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EDUCATIONAL REFORM

NO WRITER ATTRIBUTED

A revolutionary movement away from the established form of college education is embodied in the proposal of President Robert Mayard Hutchins of the University of Chicago to divide the university into three distinct units by splitting the present college into a "collegiate" and a "university division, leaving the status of the graduate schools unchanged. The purpose of the projected reform is to eliminate the rigidity of the present system by abolishing Freshman and Sophomore classes as such by incorporating them as a single entity in a more or less preparatory "collegiate" unit where promotion to more formal educational pursuits of the "university" unit will be based not on credits secured by the completion of a prescribed curriculum, as at present, but by the student's ability to increase his "mental capacity" and by his "reaction to the university's opportunities."

The projected reform which is as yet only tentative, in theory would seem to be a progressive and worth-while move which would allow students to proceed in their education at a rate more in accord with individual mental capacities than is possible under present conditions. A difficulty present itself, however, in finding a more accurate gauge of qualities, as intangible as a student's "mental capacity", and "reaction to the university's opportunities" than exists under the credit system which President Hutchins wishes to supplant. Such a gauge is necessarily the foundation on which the new system must rest, and unless President Hutchins, in discarding the credit system in the early undergraduate years, has something more effective to offer as its substitute than the only apparent alternative, "intelligence tests" of some sort, he is working on extremely precarious footing.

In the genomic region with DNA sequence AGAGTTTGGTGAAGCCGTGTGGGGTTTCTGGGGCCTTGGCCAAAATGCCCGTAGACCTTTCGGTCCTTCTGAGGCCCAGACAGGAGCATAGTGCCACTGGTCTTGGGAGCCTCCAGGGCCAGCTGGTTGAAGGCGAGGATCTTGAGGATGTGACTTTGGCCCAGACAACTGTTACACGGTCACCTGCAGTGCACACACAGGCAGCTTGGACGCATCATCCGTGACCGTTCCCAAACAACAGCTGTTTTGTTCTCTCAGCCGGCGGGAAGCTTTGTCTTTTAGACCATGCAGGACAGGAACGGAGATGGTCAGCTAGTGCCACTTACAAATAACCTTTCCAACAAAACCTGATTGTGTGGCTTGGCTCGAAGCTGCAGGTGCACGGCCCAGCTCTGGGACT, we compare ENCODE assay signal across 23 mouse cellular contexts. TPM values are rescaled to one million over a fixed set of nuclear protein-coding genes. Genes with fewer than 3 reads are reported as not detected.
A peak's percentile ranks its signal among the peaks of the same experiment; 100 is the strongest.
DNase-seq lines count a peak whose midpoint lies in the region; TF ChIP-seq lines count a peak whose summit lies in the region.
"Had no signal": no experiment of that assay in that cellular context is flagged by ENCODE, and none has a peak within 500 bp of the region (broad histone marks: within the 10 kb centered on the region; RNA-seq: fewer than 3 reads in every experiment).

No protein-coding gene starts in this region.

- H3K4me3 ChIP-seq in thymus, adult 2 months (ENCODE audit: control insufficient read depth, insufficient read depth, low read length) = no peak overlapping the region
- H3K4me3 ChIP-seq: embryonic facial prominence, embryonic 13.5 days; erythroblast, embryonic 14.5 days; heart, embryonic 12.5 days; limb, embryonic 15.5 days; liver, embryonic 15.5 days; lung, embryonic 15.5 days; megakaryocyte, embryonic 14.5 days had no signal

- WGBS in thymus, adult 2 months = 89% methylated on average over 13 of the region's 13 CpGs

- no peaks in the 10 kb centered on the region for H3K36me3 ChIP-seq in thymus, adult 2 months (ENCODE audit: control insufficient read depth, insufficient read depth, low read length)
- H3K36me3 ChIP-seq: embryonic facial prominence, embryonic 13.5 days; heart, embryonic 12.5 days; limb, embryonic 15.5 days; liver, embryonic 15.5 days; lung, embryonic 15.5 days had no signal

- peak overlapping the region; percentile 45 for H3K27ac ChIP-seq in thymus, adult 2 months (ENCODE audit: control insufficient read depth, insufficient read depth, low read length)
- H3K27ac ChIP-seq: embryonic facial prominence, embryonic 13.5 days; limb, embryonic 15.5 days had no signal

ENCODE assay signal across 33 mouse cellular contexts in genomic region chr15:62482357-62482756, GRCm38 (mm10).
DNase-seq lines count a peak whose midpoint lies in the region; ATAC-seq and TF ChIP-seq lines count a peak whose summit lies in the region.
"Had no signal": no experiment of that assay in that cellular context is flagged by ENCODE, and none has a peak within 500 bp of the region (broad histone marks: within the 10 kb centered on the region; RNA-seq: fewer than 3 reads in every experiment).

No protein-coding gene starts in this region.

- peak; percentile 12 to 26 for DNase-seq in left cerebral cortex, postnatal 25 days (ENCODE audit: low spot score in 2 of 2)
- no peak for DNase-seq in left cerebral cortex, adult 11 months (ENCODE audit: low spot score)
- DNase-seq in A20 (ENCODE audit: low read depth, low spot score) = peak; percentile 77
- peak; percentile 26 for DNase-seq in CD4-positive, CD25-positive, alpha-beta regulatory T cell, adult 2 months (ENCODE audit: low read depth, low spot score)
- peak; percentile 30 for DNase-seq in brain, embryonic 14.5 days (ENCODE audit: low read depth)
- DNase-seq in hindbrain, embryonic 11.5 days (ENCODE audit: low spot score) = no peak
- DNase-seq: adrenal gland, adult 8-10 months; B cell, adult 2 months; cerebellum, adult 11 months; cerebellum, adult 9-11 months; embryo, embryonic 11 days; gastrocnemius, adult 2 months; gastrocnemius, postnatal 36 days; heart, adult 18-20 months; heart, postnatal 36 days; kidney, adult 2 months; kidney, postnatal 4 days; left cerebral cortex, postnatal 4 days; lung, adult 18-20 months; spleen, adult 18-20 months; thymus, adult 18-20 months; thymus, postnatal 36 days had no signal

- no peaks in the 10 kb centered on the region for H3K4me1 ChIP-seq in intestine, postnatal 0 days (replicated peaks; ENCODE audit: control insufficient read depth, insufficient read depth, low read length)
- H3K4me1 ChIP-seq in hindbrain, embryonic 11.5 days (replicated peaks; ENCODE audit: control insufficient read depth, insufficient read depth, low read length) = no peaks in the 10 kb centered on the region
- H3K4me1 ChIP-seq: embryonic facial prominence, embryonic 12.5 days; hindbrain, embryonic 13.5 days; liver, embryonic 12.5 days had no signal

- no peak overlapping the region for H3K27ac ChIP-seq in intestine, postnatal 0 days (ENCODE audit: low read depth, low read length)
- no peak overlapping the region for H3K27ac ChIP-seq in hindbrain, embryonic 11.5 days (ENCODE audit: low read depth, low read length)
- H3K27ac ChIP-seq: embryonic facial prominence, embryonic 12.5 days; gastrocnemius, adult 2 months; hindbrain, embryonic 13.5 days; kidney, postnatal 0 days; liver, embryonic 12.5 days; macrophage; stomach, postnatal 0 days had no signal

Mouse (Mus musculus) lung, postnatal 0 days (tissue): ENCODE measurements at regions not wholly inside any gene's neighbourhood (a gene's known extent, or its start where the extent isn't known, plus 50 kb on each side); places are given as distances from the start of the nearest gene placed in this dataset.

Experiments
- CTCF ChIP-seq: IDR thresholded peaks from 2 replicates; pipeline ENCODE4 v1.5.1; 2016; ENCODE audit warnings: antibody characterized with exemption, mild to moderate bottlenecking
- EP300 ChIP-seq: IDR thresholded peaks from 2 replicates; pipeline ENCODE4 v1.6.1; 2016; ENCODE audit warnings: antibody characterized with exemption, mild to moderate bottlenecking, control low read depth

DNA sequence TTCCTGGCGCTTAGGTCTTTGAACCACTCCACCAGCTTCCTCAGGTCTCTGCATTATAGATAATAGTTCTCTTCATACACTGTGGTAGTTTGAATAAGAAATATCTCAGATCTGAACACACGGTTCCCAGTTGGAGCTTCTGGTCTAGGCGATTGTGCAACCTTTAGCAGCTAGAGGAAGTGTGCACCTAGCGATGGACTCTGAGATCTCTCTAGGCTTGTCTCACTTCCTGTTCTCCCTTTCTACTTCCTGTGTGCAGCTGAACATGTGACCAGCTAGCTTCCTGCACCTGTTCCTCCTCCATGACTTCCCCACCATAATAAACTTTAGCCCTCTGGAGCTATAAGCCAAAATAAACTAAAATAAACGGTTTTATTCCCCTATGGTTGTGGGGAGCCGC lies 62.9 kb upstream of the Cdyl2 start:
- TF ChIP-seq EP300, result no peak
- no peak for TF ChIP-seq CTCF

Progressive educators in recent years have established numerous "experimental" schools, very few of them conspicuously successful. If, however, President Hutchins has any real contribution to make to the advancement of education, the University of Chicago, with its high scholastic standard and efficient faculty, is an ideal "guinea pig."

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